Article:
Varse: (R)evolution- Full Catalog Performed at Lincoln Center July 19-20

Classic Arts Features   Varse: (R)evolution- Full Catalog Performed at Lincoln Center July 19-20
 
This month Lincoln Center Festival pays tribute to Edgard Varse, one of the 20th century's boldest musical groundbreakers. Over the course of two evenings, two eminent New York ensembles are presenting the entire catalog of his works.


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On July 19 in Alice Tully Hall the International Contemporary Ensemble, conducted by Steven Schick, will perform a program that includes Pome ê_lectronique, consisting of recorded materials, transformed piano chords and bells, and filtered recordings of choruses and soloists. On July 20, in Avery Fisher Hall, the New York Philharmonic under its Music Director Alan Gilbert will offer Varse's orchestral works. An accomplished roster of guest artists will feature soprano Anu Komsi, bass baritone Alan Held, So Percussion, Musica Sacra, and the Oratorio Society Chorus under Kent Tritle.

Composer/conductor Pierre Boulez wrote that he loved Varse because he was "marginal" and "solitaire," possessing the rarity of a "diamante unique." Others agreed: in Paris the composer knew Debussy and Romain Rolland; in Berlin, Busoni and Richard Strauss; in the United States, the Whitneys and Leopold Stokowski. Varse left Europe in 1915, long before Schoenberg and Stravinsky, who fled only when confronted with the rise of Nazism.

Eager to escape the shackles of all European tradition, Varse said he hated Mozart, refused to read Proust, and thought Pierrot Lunaire a "trashy" poem. What he wanted above everything else was far more radical than a different method of organizing old sounds. He felt contempt for Stravinsky's regression into old forms, and totally apart from Schoenberg, saying "Schoenberg liberated music from tonality but it was as though, frightened by so much freedom, he retreated to the refuge of system. Beware the codification of systems and, in spite of all revolutionary slogans, their latent academicism."

A handsome and charming man who liked to cook and drink with friends, Varse nevertheless led a life pervaded by a dark theme. Fernard Ouellette, Varse's biographer, wrote that his relentless rebellious attitude towards all figures in authority stemmed from his bitterness for his father, who had locked their piano, covered it with a shroud, and threw away the key. Common sense suggests that this hatred served Varse's ferocious attacks on the art of the past, and that his terror of confinement (he could not bear an enclosed elevator) played a significant role in his quest for "liberating sound," for "instruments freed from the tempered system," and for the seemingly boundless space his sounds occupy.

Soon after arriving in New York, Varse met Louise Norton, an American translator of French literature including Saint-John Perse, Stendhal, Rimbaud, Simenon, and others. The two were frequent guests on Stokowski's houseboat, and the conductor proved a useful friend: he led The Philadelphia Orchestra in performances of Int_grales in 1925 and Am_riques in 1926. This decade was Varse's most fruitful. In New York he set up three different performing groups devoted exclusively to new music, and composed such works as Offrandes, Hyperprism, Octandre, and Int_grales: all written for conventional instruments but in a way intended to convey what we today think of as electronic sound.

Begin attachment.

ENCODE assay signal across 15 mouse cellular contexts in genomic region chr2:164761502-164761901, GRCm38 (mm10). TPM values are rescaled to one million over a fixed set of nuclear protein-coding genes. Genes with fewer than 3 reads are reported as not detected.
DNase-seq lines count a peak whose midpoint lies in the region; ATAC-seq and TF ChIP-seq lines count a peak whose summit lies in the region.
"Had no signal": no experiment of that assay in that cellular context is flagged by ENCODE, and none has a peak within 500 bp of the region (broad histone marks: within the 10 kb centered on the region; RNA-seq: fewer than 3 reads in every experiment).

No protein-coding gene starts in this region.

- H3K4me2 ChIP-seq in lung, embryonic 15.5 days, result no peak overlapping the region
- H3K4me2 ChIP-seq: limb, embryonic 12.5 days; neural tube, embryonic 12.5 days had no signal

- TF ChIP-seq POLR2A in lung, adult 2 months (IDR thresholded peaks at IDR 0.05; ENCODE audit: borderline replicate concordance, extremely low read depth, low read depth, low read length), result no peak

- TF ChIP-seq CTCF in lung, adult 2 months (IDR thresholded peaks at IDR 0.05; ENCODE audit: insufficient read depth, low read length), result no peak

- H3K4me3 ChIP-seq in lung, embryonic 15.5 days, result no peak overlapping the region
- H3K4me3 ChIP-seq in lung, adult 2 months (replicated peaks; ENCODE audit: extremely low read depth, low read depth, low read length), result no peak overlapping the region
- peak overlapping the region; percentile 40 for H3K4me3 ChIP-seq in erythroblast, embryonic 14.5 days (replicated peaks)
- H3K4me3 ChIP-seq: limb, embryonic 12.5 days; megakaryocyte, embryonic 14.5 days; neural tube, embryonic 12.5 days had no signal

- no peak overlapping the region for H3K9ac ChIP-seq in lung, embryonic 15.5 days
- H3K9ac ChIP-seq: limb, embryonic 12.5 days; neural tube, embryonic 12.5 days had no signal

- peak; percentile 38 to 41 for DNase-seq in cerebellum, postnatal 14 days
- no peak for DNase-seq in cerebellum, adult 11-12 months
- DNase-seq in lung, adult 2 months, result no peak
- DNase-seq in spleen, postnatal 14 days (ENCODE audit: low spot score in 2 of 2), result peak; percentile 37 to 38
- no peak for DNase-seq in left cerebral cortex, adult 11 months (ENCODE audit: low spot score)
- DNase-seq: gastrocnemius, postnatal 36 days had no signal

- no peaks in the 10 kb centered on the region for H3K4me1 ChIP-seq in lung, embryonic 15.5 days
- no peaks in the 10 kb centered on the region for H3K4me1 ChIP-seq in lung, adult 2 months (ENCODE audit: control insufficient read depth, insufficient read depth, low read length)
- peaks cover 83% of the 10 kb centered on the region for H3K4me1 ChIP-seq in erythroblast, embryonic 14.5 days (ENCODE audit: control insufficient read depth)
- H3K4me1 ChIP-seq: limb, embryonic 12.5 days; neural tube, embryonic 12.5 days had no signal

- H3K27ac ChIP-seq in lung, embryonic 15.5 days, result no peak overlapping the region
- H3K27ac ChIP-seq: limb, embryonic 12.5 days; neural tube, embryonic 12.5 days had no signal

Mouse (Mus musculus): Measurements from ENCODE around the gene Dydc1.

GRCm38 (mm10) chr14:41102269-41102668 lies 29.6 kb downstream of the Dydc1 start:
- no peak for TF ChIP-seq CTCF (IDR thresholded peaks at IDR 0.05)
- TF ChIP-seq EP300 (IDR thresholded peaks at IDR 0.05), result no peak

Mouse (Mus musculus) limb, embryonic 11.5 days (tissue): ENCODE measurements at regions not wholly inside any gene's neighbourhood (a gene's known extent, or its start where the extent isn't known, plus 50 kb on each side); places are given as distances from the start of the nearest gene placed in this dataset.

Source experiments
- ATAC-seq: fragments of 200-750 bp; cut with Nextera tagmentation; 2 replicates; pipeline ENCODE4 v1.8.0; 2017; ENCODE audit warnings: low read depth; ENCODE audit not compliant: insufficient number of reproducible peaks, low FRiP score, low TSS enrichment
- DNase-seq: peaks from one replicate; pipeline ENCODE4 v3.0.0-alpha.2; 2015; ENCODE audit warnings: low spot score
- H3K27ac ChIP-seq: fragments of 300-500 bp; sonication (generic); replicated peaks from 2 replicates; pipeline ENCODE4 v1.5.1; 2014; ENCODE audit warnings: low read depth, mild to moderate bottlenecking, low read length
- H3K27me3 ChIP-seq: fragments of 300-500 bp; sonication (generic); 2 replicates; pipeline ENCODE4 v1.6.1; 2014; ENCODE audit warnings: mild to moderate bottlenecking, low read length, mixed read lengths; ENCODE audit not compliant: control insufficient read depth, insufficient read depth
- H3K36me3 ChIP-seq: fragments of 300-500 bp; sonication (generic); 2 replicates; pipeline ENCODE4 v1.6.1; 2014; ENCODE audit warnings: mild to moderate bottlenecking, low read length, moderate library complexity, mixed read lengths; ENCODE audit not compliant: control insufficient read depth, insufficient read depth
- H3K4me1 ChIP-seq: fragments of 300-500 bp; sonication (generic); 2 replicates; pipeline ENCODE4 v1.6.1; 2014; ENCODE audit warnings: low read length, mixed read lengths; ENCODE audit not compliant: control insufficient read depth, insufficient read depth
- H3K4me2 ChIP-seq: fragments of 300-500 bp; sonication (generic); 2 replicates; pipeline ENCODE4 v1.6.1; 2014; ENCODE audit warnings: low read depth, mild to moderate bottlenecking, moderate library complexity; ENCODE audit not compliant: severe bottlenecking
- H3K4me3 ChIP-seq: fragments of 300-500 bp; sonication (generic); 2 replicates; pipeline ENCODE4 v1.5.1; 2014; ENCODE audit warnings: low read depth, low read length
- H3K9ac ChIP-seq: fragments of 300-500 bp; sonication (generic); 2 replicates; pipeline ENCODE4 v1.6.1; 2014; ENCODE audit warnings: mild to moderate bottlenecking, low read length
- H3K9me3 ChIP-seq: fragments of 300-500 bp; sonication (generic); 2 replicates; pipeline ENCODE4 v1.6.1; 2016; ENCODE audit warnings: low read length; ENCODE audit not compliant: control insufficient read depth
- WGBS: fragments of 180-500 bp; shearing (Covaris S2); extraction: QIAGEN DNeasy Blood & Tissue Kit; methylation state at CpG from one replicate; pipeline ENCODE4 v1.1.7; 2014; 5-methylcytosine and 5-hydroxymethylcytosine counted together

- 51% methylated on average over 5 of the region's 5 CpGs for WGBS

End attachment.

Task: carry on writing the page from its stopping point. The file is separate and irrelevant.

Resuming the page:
In the 1930s socialist realism all but annihilated advanced music, and the composers who joined the Federal Works Progress Administration in the arts: with the accompanying exposure through the booming new media of radio and recordings: promoted far more accessible music. Louise Varse later said that during this period Edgard became so depressed, he frequently spoke of suicide. Before World War II Varse had neither the technology he needed nor the audiences he wanted. But what he had accomplished with acoustical instruments in the 1920s led to the recordings of unpitched sounds on tape and, ultimately, to electronic music. Creating increasingly dense scores, Varse produced a non-melodic fabric that depended on rhythm and sonority.

After the war, when advanced music came back into vogue and the tape recorder appeared in the United States, Varse composed D_serts, first presented in 1954, in which the transition between the taped sounds and the music produced by conventional instruments was so smooth that it could barely be detected. Then came Pome ê_lectronique for the Brussels World's Fair of 1958, at which the Phillips Pavilion testified to the erosion of all the old rules. Le Corbusier, the pavilion's designer, asked for Varse to produce the sound; the composer chose several greatly contrasting auditory "images," all heard simultaneously over 480 seconds.

Even before Varse died in 1965, the New York Philharmonic and Leonard Bernstein, its newly appointed Music Director, performed Varse. Other Philharmonic Music Directors have since taken up the challenge: Pierre Boulez, Zubin Mehta, Lorin Maazel. Alan Gilbert, at the end of his first Philharmonic season, observed: "I find Varse's use of sound and rhythm, his drive, to be really thrilling: it never fails to sweep an audience along. There's a lot of emotion and feeling in the thrust of the music. You can get a visceral, emotional, response to wonderfully conceived rhythms, which Varse definitely has in his music. It can go right into your psyche."

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